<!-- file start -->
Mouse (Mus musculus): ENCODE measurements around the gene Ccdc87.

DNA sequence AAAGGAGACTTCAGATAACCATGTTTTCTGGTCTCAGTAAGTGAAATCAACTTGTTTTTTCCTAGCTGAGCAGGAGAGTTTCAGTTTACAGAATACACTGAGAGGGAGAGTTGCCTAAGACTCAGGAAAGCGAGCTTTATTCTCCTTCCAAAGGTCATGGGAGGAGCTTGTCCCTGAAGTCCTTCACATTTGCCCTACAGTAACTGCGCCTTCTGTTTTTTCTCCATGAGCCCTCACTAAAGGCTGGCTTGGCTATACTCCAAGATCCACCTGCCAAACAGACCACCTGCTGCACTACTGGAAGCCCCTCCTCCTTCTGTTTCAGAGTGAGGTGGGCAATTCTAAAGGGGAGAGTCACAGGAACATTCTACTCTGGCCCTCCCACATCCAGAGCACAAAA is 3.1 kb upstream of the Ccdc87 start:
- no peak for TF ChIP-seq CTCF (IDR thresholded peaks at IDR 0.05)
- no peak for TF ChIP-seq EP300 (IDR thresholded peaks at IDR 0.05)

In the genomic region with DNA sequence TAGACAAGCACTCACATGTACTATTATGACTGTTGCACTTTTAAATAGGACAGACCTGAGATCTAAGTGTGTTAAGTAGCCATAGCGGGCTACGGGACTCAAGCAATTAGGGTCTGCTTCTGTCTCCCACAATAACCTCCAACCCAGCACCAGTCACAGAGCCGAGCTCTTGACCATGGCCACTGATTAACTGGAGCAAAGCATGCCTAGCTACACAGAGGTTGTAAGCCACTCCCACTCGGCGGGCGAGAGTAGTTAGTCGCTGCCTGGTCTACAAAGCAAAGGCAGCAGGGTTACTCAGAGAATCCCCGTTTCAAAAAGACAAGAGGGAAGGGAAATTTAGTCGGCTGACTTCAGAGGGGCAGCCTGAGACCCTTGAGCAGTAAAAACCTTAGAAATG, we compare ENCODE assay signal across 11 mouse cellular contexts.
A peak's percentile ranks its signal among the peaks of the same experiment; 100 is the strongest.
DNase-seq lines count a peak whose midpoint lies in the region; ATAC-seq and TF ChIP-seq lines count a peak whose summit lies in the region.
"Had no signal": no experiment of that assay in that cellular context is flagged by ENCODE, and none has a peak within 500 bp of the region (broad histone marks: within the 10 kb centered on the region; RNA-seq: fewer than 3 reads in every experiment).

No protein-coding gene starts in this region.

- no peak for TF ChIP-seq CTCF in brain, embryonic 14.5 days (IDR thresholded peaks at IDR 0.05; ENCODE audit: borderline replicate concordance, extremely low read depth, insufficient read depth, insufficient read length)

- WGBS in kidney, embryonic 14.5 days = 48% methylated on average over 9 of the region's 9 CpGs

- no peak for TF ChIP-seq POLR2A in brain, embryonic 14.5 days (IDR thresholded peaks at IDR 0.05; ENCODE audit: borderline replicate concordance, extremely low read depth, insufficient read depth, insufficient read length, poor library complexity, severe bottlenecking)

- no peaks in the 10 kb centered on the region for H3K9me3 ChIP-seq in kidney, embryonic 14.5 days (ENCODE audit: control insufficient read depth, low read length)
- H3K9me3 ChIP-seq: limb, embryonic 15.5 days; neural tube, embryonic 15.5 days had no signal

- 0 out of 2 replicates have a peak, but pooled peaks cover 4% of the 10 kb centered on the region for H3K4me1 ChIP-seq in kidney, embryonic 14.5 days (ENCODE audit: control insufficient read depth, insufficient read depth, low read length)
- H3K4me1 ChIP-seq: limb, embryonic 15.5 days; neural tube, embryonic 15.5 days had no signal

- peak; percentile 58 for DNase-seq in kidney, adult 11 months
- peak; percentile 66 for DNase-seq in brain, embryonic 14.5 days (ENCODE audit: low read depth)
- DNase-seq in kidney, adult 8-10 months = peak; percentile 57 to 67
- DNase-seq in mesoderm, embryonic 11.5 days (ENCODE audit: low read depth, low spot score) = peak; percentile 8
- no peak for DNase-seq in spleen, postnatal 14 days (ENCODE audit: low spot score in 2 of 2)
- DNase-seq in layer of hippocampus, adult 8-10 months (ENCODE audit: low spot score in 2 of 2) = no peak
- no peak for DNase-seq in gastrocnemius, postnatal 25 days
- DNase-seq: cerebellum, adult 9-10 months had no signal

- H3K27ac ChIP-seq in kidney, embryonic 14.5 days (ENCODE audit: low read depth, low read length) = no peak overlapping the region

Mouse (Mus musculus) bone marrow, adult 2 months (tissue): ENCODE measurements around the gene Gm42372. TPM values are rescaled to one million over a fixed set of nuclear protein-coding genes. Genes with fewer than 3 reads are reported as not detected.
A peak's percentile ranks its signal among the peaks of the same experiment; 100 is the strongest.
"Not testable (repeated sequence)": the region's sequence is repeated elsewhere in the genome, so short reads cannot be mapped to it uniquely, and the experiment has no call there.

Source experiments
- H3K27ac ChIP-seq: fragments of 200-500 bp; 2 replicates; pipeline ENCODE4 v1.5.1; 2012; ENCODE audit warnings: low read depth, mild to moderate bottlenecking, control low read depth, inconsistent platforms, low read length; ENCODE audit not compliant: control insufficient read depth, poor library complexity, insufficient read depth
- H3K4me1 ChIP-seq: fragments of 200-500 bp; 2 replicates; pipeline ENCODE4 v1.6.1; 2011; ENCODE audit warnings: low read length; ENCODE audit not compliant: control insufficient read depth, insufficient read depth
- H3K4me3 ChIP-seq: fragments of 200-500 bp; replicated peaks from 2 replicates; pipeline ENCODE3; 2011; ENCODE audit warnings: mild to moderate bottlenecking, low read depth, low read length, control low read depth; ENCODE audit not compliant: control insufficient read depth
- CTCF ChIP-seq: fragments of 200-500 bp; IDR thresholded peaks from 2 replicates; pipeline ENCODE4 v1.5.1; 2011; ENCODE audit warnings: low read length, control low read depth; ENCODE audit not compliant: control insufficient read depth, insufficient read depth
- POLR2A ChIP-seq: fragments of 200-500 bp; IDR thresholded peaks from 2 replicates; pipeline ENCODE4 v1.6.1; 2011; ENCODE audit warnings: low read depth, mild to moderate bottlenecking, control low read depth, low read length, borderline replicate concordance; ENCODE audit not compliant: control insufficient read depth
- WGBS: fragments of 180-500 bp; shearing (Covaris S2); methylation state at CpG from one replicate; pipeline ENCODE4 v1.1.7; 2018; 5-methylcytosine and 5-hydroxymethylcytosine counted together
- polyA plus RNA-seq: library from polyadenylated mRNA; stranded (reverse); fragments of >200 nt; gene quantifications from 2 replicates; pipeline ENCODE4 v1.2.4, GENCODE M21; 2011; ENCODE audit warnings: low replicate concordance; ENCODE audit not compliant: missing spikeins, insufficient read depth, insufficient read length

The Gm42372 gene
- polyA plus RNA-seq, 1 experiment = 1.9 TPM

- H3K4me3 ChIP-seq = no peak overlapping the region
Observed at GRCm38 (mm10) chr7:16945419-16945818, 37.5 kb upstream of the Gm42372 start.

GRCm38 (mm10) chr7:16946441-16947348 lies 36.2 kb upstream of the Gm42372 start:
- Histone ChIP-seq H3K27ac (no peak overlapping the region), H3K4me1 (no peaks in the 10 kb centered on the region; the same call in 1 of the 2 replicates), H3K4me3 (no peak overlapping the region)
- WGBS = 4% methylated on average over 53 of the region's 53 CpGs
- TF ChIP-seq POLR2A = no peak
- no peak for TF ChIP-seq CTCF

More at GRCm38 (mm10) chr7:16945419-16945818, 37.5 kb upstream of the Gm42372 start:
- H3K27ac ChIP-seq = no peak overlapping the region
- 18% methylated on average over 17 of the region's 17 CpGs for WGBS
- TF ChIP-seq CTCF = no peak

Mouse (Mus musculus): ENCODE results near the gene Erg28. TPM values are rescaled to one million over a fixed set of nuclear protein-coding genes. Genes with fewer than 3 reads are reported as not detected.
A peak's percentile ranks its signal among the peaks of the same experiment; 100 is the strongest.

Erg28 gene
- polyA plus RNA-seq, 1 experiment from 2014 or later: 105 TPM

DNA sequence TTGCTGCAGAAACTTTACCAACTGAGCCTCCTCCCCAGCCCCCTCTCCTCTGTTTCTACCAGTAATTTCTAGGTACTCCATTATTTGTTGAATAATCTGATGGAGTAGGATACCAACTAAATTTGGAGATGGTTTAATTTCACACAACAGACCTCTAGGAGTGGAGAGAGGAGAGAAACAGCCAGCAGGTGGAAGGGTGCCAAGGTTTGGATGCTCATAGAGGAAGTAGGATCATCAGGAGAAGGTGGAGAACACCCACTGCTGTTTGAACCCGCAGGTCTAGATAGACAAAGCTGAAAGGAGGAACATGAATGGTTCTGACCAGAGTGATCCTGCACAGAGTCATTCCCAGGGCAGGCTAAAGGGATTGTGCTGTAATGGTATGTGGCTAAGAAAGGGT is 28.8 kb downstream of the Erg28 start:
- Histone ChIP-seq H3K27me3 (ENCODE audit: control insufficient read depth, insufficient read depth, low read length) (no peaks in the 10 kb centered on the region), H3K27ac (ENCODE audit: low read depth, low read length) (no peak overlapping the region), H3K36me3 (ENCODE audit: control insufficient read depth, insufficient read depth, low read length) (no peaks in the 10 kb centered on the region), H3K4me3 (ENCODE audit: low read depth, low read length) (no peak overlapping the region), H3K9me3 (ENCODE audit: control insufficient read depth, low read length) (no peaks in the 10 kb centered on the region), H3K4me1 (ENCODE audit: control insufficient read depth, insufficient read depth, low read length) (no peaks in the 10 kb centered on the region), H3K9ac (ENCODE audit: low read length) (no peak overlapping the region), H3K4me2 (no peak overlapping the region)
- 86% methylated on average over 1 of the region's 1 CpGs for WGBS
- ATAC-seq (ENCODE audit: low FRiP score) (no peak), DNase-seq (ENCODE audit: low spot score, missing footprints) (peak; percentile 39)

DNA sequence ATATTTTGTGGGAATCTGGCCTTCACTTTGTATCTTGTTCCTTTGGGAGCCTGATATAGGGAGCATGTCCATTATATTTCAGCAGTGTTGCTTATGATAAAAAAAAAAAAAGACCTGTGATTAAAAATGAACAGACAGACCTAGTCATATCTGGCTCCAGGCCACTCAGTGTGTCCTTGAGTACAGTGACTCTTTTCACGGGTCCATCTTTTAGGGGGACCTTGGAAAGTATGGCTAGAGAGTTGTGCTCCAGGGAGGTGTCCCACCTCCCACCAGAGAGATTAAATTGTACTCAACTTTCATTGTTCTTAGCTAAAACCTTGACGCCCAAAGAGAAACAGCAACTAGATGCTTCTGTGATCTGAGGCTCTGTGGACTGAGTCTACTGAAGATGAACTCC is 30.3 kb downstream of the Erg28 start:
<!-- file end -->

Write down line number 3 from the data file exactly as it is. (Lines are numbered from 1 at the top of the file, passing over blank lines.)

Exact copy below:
- no peak for TF ChIP-seq CTCF (IDR thresholded peaks at IDR 0.05)